# Analysis of a proposed connection for the two-winding single-phase self-excited induction generator operating at constant voltage and frequency

## The steady-state model of TWSPSEIG

The equivalent circuit used for the steady-state analysis of the proposed connection for the TWSPSEIG is shown in Fig. 2. The steady-state equivalent circuit is based on the double revolving field theory under the assumptions that neglecting core loss and all the generator parameters are constants and unaffected by saturation except the magnetizing reactances.

At no load, the loop equations for the main and auxiliary currents can be written as:

$$Z_{0} \cdot I_{{{\text{S}}0}} = 0 ,$$
(1)
$$I_{{{\text{S}}0}} = \left[ {\begin{array}{*{20}c} {I_{\text{M}} } \\ {I_{\text{A}} } \\ \end{array} } \right],$$
(2)
$$Z_{0} = \left[ {\begin{array}{*{20}c} {Z_{\text{M}} - j\frac{{\left( {X_{\text{CM}} + X_{\text{CA}} } \right)}}{{a^{2} }}} & {\left( {j\frac{{Z_{\text{FBA}} }}{t} + j\frac{{X_{\text{CA}} }}{{a^{2} }}} \right)} \\ {\left( {j\frac{{X_{\text{CA}} }}{{a^{2} }} - jZ_{\text{FBM}} \cdot t} \right)} & {(Z_{\text{A}} - j\frac{{X_{\text{CA}} }}{{a^{2} }})} \\ \end{array} } \right].$$
(3)

Since for steady state $$I_{{{\text{S}}0}} \ne 0$$, then $$\left| {Z_{\text{o}} } \right|\, = \,0$$ (i.e., Zo must be singular matrix). This means that the real and imaginary parts of the determinant of “Zo” must be separately zero; this can be simplified to the following equations, where the imaginary part is as in (4) and the real part is as in (5):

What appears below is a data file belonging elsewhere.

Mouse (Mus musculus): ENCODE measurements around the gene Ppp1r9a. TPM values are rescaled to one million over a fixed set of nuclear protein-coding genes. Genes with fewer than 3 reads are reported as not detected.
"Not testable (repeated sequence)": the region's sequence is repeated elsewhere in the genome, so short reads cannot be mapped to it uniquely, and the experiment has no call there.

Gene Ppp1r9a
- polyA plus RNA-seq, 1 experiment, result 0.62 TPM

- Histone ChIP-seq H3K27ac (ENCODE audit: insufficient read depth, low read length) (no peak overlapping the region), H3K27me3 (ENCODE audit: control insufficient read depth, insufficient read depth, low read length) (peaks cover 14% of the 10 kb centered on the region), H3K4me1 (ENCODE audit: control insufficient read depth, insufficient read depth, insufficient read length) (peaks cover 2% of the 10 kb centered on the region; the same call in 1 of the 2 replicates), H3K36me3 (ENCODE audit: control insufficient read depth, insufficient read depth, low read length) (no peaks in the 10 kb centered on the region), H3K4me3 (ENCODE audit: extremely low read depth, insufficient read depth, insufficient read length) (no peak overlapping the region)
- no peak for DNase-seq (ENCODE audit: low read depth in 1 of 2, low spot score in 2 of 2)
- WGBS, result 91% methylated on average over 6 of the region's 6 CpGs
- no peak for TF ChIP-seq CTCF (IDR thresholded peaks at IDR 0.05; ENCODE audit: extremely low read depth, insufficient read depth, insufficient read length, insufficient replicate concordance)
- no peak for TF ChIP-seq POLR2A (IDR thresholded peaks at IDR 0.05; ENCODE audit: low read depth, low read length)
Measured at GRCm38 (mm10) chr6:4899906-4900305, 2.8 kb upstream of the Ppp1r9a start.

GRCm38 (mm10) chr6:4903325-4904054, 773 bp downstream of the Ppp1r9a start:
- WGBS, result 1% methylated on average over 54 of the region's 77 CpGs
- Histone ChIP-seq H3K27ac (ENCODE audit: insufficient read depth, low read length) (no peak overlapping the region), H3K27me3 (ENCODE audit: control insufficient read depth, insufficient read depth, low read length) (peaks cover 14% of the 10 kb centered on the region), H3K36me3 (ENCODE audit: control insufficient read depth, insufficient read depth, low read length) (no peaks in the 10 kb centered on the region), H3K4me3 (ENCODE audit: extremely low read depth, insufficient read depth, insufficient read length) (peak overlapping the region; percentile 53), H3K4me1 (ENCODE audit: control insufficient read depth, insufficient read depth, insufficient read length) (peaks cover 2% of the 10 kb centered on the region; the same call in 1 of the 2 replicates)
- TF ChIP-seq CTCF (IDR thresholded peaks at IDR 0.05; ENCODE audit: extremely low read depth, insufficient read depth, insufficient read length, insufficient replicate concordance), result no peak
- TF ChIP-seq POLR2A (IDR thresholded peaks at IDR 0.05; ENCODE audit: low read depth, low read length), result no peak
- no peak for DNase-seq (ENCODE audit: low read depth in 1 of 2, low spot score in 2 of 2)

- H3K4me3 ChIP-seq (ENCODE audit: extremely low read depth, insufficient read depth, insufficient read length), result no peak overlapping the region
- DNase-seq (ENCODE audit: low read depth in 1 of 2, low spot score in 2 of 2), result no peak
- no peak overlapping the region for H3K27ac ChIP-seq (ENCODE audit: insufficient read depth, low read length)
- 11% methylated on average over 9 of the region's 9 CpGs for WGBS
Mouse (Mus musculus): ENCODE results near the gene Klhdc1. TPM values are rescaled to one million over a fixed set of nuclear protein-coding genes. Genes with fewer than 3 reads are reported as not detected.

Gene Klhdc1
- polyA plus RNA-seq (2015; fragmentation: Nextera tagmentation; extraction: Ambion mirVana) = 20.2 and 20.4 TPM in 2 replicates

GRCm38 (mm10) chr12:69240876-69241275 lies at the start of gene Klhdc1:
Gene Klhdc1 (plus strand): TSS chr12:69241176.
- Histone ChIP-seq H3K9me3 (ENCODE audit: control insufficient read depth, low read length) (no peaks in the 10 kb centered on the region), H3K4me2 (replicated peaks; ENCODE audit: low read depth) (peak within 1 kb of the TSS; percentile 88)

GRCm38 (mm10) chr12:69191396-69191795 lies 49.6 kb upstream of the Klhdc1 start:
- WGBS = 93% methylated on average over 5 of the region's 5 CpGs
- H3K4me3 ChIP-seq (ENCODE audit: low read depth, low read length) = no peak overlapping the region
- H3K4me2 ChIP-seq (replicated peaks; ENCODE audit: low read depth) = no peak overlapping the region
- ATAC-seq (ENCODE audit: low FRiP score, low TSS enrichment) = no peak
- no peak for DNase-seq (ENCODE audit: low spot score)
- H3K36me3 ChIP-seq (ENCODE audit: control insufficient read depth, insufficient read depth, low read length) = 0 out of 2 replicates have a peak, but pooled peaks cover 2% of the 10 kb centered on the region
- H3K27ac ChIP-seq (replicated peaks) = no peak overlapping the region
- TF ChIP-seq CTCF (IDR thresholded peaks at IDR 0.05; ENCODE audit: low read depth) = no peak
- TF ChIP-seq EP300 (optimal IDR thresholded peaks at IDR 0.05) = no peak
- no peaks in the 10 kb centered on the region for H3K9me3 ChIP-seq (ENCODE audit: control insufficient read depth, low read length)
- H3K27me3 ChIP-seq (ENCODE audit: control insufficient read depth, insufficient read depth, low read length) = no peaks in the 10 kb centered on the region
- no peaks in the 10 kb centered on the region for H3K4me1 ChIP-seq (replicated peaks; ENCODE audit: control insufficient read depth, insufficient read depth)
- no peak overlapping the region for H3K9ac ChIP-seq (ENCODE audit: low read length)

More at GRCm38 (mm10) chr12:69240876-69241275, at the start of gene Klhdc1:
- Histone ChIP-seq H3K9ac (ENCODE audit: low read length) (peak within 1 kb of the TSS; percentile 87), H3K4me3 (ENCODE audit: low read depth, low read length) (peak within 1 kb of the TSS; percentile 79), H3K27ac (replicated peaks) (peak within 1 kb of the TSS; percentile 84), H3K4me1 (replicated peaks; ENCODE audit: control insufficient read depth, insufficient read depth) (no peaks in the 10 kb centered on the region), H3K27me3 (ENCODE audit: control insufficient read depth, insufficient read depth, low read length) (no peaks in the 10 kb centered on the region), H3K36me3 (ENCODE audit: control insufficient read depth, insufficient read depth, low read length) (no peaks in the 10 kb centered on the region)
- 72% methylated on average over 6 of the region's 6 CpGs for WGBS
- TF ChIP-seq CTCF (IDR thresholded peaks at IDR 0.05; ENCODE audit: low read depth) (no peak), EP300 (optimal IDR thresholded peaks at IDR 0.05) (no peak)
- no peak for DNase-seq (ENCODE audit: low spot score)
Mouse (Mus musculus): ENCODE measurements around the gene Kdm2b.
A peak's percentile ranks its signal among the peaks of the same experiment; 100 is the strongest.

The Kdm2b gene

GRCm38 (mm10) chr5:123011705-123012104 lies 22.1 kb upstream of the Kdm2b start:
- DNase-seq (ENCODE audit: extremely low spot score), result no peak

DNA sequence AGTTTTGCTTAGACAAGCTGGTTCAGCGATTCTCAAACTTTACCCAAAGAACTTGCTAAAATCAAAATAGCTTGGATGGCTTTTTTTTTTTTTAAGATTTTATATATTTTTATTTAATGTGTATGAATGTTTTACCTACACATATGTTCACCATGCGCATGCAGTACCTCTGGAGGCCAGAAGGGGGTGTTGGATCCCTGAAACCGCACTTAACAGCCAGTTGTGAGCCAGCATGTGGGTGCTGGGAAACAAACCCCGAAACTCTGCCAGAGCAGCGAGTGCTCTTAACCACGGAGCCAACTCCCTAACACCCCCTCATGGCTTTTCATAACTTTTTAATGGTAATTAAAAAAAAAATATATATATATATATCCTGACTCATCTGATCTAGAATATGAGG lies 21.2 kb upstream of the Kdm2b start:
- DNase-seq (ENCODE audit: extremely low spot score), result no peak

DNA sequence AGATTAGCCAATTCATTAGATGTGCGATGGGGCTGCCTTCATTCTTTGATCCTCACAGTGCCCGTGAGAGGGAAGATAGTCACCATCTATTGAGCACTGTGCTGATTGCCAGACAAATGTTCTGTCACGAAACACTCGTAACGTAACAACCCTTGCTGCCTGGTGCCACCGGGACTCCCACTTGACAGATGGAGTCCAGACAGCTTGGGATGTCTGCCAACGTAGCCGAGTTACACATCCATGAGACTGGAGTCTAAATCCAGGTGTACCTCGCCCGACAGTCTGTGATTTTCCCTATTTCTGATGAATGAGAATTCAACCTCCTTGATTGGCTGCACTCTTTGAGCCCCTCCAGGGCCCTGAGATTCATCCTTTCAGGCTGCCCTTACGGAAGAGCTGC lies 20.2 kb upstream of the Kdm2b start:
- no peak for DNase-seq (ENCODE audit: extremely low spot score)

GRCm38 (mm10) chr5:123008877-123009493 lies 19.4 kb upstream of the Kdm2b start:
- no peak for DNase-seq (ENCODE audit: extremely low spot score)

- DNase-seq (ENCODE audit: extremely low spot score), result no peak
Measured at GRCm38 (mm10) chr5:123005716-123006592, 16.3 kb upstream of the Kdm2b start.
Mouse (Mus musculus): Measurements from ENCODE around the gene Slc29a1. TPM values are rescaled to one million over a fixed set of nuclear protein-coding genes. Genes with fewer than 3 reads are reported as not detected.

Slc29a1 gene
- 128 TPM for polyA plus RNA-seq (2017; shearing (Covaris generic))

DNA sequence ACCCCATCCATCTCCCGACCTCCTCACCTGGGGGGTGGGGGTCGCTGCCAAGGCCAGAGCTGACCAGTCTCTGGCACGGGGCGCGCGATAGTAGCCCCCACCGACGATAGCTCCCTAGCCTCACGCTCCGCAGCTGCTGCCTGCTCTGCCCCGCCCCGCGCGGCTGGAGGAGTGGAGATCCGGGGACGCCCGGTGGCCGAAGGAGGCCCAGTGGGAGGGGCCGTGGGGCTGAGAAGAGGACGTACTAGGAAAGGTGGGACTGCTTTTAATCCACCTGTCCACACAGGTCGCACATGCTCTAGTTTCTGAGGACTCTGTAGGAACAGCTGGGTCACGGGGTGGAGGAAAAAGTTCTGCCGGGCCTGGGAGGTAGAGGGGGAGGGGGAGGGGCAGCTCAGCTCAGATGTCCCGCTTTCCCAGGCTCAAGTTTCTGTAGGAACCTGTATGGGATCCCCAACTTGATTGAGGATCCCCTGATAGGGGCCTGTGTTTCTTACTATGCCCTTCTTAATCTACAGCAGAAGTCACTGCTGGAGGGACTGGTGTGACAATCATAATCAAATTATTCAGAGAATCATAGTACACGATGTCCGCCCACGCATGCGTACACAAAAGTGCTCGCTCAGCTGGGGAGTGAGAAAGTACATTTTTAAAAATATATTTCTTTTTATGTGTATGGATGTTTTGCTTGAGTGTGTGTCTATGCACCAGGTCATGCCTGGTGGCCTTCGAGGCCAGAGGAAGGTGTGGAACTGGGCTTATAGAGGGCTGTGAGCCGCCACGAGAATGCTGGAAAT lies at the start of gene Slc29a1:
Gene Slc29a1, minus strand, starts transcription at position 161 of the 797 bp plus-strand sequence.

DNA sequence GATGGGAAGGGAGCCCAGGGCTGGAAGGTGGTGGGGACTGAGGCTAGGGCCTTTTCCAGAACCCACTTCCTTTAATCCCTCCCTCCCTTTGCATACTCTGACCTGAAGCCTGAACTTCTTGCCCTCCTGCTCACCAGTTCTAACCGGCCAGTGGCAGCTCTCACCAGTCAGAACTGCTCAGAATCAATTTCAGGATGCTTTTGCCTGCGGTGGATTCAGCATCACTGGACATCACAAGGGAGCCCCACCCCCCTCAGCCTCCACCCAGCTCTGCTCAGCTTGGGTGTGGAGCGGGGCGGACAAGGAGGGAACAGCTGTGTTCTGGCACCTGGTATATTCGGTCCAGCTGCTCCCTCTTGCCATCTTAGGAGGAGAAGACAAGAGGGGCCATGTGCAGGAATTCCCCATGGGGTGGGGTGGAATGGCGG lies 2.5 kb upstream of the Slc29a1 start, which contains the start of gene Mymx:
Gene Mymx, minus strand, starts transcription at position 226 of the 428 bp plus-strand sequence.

$$Z_{{1{\text{M}}}} = \frac{{R_{{1{\text{M}}}} }}{a} + jX_{{1{\text{M}}}} , \;\; Z_{{1{\text{A}}}} = \frac{{R_{{1{\text{A}}}} }}{a} + jX_{{1{\text{A}}}} ,$$
$$Z_{\text{FM}} = \frac{{\left[ {\frac{{R_{2} }}{{\left[ {2\left( {a - b} \right)} \right]}} + j\frac{{X_{2} }}{2}} \right] \cdot \left( {j\frac{{X_{\text{mag}} }}{2}} \right)}}{{\frac{{R_{2} }}{{\left[ {2\left( {a - b} \right)} \right]}} + j\frac{{X_{2} }}{2} + j\frac{{X_{\text{mag}} }}{2}}},\;\;\;\;Z_{\text{BM}} = \frac{{\left[ {\frac{{R_{2} }}{{\left[ {2\left( {a + b} \right)} \right]}} + j\frac{{X_{2} }}{2}} \right] \cdot \left( {j\frac{{X_{\text{mag}} }}{2}} \right)}}{{\frac{{R_{2} }}{{\left[ {2\left( {a + b} \right)} \right]}} + j\frac{{X_{2} }}{2} + j\frac{{X_{\text{mag}} }}{2}}},$$